Why I Chose to Move 2 Minutes Away From My Ex
When my ex, Sarah, moved into her new home on a beautiful tree-lined street in the middle of one of Toronto’s most charming and historical neighborhoods, I began a months-long search for a place nearby. Even though we didn’t have any children together, it was an absolute priority for the both of us that I move within walking distance.
Sarah and I used to be married—we spent seven years together, moved across the country together, and then split up in 2005, shortly after we had settled in Toronto (together.) But, as lesbians so often do, we maintained our friendship through the ups-and-downs of our break-up. Sarah ended up marrying another woman and having a daughter, but our relationship remained a constant, and we eventually shifted our relationship into best friend territory.
Through all of this, we had shared a dream of living close to one another and raising our children together. We’d share the responsibilities, joys, and struggles of raising children—separately, together—offering each other both logistical and emotional support. So when Sarah and her partner split up in 2015, we decided to make our dream a reality. Sarah found an affordable home (with a great rental price) in the family-friendly neighborhood of Seaton Village. Shortly after her family moved in, I began my months-long search for a two-bedroom apartment for my 5-year-old daughter and myself.
This was easier dreamt than done. Toronto’s housing market can be described in a few words: Competitive. Expensive. Intense. (Houses have actually been listed for $500K and sold for almost $1 million.) So my house hunting experience was full of many disappointments. Landlords turned me down as a single parent (which is illegal, but something many of them confessed to doing), saying it was too “risky” to rent to a one-income family. In the times a landlord would express a willingness to rent to me, someone would come along and offer the landlord a “signing bonus” of $2,000 in order to secure the coveted apartment in this family-friendly neighborhood. It was when I felt at my most disheartened and frustrated that I found the perfect rental: a second floor two-bedroom apartment on the same tree-lined street Sarah lived on. Without even offering the landlord a ‘bonus,’ I signed the lease, and with that, my daughter and I lived only a two-minute walk from our chosen family.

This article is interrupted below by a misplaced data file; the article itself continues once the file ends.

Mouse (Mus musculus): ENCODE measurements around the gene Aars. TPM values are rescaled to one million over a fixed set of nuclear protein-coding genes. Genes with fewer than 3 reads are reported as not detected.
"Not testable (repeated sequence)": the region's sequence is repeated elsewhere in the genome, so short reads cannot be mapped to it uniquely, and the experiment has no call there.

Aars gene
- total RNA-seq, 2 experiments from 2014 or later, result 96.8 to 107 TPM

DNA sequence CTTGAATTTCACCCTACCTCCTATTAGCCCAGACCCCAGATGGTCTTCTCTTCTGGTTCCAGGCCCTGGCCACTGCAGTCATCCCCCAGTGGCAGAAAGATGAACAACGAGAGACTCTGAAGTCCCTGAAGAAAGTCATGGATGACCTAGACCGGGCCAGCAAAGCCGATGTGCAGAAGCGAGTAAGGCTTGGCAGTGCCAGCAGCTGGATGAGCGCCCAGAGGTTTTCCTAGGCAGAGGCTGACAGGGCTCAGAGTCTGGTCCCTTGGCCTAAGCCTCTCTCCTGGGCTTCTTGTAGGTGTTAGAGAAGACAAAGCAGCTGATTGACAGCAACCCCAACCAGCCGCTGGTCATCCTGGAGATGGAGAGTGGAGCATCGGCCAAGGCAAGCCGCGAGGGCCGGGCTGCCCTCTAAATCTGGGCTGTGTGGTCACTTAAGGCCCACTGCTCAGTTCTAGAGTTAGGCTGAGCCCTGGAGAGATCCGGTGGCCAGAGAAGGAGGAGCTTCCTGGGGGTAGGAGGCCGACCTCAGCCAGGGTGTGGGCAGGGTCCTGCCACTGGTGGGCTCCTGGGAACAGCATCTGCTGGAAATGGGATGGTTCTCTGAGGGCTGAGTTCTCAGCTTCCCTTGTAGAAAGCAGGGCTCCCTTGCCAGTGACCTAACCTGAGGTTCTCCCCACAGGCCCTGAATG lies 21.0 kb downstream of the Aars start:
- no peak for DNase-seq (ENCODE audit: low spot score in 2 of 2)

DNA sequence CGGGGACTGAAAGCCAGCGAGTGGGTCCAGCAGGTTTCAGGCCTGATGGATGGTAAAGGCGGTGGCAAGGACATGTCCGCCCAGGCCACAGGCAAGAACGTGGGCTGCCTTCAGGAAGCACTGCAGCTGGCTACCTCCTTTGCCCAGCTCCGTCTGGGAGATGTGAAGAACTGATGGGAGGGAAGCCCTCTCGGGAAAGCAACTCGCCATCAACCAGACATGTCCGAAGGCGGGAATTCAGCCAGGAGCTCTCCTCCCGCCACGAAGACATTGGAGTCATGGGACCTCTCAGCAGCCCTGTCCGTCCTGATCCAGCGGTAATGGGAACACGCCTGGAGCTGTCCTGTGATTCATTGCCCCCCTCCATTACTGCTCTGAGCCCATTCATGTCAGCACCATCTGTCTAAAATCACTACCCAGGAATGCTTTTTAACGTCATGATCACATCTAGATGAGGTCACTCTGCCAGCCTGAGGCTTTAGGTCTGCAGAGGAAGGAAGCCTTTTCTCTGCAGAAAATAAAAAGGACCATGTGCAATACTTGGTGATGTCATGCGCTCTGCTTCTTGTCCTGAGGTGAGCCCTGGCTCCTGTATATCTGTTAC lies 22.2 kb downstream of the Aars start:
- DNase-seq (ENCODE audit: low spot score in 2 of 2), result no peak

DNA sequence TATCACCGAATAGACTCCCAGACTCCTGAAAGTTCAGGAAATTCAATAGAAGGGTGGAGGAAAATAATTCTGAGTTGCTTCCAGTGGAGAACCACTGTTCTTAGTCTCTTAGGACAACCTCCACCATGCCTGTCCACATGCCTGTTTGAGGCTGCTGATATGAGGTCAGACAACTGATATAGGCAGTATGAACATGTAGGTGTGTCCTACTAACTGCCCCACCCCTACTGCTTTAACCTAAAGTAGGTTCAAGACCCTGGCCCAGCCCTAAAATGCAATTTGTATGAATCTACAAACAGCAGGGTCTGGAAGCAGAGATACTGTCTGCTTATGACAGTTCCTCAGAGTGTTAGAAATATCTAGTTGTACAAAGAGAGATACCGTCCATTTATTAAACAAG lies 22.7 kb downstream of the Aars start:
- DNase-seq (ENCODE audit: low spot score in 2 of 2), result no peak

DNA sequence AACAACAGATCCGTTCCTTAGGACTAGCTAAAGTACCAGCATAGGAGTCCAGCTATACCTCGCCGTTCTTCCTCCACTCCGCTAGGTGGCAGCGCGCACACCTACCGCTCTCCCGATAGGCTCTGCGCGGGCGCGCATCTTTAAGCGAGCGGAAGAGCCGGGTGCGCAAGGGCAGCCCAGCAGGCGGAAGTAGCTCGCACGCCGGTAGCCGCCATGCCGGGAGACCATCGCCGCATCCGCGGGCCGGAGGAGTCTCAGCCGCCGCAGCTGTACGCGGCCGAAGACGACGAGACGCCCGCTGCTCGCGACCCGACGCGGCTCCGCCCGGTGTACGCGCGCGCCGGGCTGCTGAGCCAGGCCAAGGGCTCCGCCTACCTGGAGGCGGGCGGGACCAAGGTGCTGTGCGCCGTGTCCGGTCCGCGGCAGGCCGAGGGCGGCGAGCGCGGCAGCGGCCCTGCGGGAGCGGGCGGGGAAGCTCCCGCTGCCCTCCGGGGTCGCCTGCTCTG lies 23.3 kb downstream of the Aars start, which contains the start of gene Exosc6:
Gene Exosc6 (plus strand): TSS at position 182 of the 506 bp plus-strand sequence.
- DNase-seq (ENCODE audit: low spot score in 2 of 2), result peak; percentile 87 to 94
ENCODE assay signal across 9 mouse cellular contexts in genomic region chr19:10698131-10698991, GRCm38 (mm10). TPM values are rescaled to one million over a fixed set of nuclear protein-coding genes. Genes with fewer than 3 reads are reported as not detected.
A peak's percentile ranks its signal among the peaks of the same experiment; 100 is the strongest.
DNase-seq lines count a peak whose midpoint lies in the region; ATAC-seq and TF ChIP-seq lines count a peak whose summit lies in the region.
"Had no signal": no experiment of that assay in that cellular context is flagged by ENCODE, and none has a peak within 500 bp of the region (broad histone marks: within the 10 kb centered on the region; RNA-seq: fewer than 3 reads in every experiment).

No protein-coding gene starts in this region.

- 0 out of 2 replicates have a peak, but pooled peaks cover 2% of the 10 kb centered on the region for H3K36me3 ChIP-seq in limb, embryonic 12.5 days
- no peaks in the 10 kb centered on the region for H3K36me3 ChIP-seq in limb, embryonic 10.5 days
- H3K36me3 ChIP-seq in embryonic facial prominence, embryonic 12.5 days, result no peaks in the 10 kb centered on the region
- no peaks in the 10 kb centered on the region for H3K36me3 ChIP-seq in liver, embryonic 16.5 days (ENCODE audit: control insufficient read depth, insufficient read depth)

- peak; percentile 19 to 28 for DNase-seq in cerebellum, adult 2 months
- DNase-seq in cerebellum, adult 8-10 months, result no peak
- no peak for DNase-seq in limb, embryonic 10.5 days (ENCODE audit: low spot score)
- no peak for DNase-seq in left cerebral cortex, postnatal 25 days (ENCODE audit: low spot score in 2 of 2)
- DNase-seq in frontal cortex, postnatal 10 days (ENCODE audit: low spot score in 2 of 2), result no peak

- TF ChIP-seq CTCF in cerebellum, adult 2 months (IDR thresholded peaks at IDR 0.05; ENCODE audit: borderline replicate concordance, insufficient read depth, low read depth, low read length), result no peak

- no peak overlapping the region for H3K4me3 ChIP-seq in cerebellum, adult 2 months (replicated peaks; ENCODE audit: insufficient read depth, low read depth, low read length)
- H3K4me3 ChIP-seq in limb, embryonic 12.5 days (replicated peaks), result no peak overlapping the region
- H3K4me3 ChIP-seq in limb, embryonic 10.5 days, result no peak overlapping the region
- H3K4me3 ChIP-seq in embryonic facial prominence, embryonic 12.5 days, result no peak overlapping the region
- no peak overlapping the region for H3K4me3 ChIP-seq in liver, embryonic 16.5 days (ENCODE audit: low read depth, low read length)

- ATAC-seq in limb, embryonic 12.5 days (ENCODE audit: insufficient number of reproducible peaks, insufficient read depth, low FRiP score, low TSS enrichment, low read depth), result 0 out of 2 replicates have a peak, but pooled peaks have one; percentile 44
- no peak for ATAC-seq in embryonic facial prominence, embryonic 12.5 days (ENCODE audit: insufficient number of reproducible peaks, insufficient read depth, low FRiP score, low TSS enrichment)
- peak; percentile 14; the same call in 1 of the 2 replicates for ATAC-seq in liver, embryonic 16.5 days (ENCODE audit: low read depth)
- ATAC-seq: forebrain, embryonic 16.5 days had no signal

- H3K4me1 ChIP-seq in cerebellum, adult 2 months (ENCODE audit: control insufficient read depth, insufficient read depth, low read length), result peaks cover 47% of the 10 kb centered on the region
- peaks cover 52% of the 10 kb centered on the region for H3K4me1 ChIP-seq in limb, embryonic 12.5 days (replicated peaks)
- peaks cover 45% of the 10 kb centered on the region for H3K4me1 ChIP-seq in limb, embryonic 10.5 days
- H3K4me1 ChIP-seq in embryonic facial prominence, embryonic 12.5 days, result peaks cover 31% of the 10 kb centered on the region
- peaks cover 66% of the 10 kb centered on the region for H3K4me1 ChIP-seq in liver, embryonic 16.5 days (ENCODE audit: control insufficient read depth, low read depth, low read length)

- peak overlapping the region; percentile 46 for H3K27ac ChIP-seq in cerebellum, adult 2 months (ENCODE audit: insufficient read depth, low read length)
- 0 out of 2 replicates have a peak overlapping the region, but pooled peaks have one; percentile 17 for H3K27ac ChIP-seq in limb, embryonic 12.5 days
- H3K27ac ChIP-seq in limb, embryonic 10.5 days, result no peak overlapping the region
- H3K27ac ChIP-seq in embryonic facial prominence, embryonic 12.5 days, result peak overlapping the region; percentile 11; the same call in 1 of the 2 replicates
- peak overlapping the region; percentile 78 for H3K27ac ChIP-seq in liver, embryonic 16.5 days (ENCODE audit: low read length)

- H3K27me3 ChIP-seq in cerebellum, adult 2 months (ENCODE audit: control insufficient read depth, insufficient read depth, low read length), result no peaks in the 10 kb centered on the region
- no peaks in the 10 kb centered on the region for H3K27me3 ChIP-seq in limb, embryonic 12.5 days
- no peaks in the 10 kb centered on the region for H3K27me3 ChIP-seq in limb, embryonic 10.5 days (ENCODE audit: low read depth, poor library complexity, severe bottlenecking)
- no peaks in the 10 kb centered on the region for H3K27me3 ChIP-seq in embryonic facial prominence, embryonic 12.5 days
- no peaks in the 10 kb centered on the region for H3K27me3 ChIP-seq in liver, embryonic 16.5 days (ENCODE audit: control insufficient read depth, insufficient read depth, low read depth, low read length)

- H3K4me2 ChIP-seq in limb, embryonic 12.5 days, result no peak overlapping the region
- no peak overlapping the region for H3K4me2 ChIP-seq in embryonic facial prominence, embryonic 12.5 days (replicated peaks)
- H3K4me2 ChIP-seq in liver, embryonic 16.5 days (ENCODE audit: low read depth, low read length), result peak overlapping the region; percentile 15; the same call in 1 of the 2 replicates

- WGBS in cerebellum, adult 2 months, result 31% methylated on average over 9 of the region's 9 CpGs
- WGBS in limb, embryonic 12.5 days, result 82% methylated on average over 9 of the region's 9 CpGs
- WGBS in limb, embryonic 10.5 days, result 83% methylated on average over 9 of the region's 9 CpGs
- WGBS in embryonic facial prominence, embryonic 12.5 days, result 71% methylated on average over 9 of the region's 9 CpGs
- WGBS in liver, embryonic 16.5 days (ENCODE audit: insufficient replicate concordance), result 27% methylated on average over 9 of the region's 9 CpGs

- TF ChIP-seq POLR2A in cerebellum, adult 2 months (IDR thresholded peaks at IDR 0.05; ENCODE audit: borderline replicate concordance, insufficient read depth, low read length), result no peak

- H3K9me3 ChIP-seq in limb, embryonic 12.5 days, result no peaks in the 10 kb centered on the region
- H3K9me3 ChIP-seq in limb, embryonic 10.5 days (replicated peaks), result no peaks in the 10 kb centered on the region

Our two homes have become “home base” to our children: My second-floor apartment in a multi-family house serves as the after-school “home base” where the kids decompress after their days and eat dinner. Sarah’s single-family home is the “morning routine” home base, where the kids eat breakfast, get their teeth brushed and get ready for the day. We share drop off and pick up duties, and pool our childcare resources.
Yet, as enmeshed as our lives are, Sarah and I still live differently from married couples, or even intentional co-parents who live separately. We don’t combine finances or share expenses. We have no legal rights to each other’s children (nor do we want them). We live in separate homes. We know this situation might not work out forever, but for now, it’s as perfect as can be.
We continue to enjoy all that our neighborhood—and each other’s support—has to offer, but also keep an eye on how affordable rents allow us to keep this lifestyle. We are at the mercy of our landlord’s decisions. The housing market in Toronto continues to be fiercely competitive, even more than when we found our current homes a few years ago. A 2018 report published by the city’s Tenant Issues Committee indicates that Toronto’s vacancy rate for rentals is at just 1.4 percent, prompting one city official to dub this a “housing crisis.”
Being a single parent in such an expensive city is challenging at times and worrisome at others. I rely heavily on the support I get from Sarah, and there are times when I worry about what would happen if one of our landlords decides to sell the home they rent to us. If Sarah and I didn’t live in the same area, my childcare expenses would increase, which would mean that living in this neighborhood—and perhaps even the city of Toronto—would no longer be possible. Still, I try not to “borrow sorrow from tomorrow” and instead focus on what I currently have: a happy life I’ve built with my chosen family in a city where it really feels like the world is at our fingertips.